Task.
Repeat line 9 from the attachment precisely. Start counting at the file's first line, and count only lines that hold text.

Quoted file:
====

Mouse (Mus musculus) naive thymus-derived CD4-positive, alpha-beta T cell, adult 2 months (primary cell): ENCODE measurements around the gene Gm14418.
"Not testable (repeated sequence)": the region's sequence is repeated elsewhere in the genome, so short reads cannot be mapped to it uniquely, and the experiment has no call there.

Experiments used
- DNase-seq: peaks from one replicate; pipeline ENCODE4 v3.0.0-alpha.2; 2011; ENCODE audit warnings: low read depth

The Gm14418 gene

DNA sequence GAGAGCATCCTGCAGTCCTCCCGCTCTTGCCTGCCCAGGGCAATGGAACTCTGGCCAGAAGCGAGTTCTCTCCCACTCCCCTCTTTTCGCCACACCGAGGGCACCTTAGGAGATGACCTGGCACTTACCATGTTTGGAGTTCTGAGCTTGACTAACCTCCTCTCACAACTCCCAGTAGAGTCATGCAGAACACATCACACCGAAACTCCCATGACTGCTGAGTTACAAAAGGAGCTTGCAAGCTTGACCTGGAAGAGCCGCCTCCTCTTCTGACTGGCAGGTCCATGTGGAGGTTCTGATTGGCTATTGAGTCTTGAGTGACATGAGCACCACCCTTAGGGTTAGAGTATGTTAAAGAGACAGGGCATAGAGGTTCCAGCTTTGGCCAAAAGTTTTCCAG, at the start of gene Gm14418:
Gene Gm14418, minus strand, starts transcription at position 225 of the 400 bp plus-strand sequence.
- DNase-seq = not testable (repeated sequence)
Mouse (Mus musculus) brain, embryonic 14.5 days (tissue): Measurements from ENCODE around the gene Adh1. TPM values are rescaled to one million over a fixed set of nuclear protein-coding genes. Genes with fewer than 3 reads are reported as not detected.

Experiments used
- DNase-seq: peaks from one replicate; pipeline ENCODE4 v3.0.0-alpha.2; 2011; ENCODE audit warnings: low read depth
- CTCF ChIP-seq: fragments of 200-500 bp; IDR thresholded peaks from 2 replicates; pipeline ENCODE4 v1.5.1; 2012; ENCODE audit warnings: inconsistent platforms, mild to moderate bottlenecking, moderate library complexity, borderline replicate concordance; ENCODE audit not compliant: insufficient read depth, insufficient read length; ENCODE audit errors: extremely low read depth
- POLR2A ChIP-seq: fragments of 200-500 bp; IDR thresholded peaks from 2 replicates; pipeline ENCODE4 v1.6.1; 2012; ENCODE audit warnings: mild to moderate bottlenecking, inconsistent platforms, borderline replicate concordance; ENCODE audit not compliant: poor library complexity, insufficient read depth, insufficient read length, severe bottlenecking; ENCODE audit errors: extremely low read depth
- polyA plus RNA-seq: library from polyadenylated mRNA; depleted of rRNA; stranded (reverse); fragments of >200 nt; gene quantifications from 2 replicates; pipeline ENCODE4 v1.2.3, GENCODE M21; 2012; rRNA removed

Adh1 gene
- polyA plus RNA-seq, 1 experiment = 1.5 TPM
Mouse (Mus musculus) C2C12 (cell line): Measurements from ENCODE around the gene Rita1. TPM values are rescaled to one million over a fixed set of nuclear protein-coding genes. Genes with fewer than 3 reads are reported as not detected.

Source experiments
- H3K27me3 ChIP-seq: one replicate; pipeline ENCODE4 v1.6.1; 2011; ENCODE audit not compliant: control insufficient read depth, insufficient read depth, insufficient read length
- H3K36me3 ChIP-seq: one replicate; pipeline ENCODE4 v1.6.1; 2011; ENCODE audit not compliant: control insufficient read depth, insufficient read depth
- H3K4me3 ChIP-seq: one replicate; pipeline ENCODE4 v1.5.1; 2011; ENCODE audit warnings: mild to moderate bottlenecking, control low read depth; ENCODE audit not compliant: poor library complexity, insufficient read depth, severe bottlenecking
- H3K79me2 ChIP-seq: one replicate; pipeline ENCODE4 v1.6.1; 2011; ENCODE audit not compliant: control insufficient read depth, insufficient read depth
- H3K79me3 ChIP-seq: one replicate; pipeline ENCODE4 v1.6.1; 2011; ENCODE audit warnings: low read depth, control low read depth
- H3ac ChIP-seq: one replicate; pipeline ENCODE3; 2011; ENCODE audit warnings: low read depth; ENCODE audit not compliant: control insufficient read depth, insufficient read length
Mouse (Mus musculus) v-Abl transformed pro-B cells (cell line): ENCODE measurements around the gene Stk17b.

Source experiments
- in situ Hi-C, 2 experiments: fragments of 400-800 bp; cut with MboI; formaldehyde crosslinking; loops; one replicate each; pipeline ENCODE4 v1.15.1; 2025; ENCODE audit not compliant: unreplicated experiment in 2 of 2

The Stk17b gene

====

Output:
Mouse (Mus musculus) brain, embryonic 14.5 days (tissue): Measurements from ENCODE around the gene Adh1. TPM values are rescaled to one million over a fixed set of nuclear protein-coding genes. Genes with fewer than 3 reads are reported as not detected.